The measure would allow individuals to file a petition with the court requesting the expungement of any past marijuana possession violations that are no longer defined as a crime under state law. State officials estimate the legislation could affect up to 1,300 people convicted of a single marijuana crime from 1977 to 2015.

    Update: SB 197 was sent to to Gov. John Carney’s desk. Legal advisers to the Governor are reviewing the bill, but he is expected to sign it into law.

    DE resident? Click here to email your Governor in support of expungement

    California

    Assembly Bill 1793 seeks “to allow automatic expungement or reduction of a prior cannabis conviction for an act that is not a crime as of January 1, 2017, or for a crime that as of that date subject to a lesser sentence.

    Update: AB 1793 will be heard by the Senate Appropriations Committee on 8/6 at 10am in the John L. Burton Hearing Room.

    CA resident? Click here to email your elected officials in support of expungement

    That’s all the legislative updates for this week!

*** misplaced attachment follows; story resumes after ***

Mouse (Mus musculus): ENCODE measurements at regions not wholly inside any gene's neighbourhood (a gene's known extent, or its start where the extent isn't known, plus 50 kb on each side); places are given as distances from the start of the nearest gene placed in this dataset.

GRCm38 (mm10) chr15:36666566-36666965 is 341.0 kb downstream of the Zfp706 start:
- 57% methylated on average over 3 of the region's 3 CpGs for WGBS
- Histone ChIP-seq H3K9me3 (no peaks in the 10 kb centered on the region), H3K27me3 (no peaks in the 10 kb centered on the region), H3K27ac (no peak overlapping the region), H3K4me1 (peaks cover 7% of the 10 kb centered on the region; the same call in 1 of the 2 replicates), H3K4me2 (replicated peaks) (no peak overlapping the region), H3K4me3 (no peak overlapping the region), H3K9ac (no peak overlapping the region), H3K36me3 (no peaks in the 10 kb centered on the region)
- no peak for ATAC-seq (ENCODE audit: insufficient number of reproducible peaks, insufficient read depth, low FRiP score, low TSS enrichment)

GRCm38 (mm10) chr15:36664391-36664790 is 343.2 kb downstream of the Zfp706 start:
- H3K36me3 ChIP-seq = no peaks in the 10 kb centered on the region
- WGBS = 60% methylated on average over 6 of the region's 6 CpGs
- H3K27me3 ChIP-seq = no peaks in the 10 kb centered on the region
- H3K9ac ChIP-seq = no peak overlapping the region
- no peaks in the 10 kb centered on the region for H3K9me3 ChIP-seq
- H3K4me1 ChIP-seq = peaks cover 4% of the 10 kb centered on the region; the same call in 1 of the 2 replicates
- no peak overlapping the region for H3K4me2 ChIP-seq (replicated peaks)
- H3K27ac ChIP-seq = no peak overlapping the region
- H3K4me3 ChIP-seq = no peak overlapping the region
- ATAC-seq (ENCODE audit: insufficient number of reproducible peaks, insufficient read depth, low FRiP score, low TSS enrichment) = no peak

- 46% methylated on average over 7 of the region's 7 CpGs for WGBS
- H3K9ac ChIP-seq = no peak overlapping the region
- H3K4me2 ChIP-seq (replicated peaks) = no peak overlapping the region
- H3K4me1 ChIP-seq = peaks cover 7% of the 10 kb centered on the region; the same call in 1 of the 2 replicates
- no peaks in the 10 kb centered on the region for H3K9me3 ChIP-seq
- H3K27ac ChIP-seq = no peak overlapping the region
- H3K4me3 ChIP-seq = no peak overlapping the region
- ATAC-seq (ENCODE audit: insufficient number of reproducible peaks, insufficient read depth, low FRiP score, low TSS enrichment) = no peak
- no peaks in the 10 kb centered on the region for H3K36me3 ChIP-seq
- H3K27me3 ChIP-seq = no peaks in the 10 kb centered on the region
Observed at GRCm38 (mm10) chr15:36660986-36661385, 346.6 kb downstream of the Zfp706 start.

• by Carly Wolf, NORML Political Associate July 6, 2018

    Welcome to the latest edition of NORML’s Weekly Legislative Roundup!

    At the state level, Vermont’s law legalizing marijuana possession and home cultivation took effect on July 1, and so did Georgia’s law allowing low-THC medical cannabis preparations for PTSD and intractable pain. New Jersey Gov. Phil Murphy (D) said that although marijuana legalization didn’t make it into the state’s budget deal, there is agreement from lawmakers to get it done “sooner rather than later.” The Senate president said that legislators are “committed” to passing marijuana legalization this summer.

    At a more local level, the Rock County, Wisconsin Board voted to place a marijuana legalization advisory question on the November ballot. The Forest Park, Georgia City Council voted 3-2 for decriminalization and a Savannah, Georgia law allowing police to avoid low-level marijuana arrests took effect on Sunday.

    Following are the bills from around the country that we’ve tracked this week and as always, check http://norml.org/act for legislation pending in your state.

    Don’t forget to sign up for our email list and we will keep you posted as these bills and more move through your home state legislature and at the federal level.

    Your Highness,
    Carly

    Priority Alerts

    Federal

    End Cannabis Criminalization: Senate Minority Leader Chuck Schumer introduced legislation, the Marijuana Freedom and Opportunity Act, to remove marijuana from the Controlled Substances Act and to provide funding for the expungement of criminal records for those with past marijuana convictions.